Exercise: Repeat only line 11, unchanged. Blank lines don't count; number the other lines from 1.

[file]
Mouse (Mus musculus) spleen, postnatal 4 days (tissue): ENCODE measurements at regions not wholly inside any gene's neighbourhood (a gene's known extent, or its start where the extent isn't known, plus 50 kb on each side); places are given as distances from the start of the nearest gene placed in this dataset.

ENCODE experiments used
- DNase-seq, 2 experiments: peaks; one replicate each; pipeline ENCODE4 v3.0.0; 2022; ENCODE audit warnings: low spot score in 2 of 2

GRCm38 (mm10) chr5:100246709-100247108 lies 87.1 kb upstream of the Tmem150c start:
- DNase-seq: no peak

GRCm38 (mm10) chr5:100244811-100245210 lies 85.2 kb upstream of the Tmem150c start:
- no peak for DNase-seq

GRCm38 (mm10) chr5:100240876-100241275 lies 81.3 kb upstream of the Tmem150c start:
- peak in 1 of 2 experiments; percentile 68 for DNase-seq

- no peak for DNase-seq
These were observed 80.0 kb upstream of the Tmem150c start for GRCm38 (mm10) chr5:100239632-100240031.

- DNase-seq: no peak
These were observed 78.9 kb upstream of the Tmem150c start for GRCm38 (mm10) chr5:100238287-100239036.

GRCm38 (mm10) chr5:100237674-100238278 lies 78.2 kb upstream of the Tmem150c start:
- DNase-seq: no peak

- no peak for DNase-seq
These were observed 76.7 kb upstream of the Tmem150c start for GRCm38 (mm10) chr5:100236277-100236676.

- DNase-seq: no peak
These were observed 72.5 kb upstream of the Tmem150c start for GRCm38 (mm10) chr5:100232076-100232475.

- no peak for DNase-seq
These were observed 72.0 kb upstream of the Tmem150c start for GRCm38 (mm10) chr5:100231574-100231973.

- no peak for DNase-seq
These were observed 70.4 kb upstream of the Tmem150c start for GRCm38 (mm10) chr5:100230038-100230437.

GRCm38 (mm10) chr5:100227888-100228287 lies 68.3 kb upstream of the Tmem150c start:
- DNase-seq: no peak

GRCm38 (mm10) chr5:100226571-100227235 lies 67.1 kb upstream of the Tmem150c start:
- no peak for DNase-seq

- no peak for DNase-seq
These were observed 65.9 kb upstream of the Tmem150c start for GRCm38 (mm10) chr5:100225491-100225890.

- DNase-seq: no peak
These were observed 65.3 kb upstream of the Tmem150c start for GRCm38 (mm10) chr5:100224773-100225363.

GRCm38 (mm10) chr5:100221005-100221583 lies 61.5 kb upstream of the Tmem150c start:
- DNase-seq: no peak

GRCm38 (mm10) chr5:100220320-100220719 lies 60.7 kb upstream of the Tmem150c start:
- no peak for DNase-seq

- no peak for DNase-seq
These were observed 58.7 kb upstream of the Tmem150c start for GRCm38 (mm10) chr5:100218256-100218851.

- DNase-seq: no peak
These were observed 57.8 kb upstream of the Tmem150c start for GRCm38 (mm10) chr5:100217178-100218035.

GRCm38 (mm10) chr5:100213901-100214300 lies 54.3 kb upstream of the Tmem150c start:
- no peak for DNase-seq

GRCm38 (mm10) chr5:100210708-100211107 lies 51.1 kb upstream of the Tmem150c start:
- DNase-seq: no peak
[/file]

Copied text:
These were observed 80.0 kb upstream of the Tmem150c start for GRCm38 (mm10) chr5:100239632-100240031.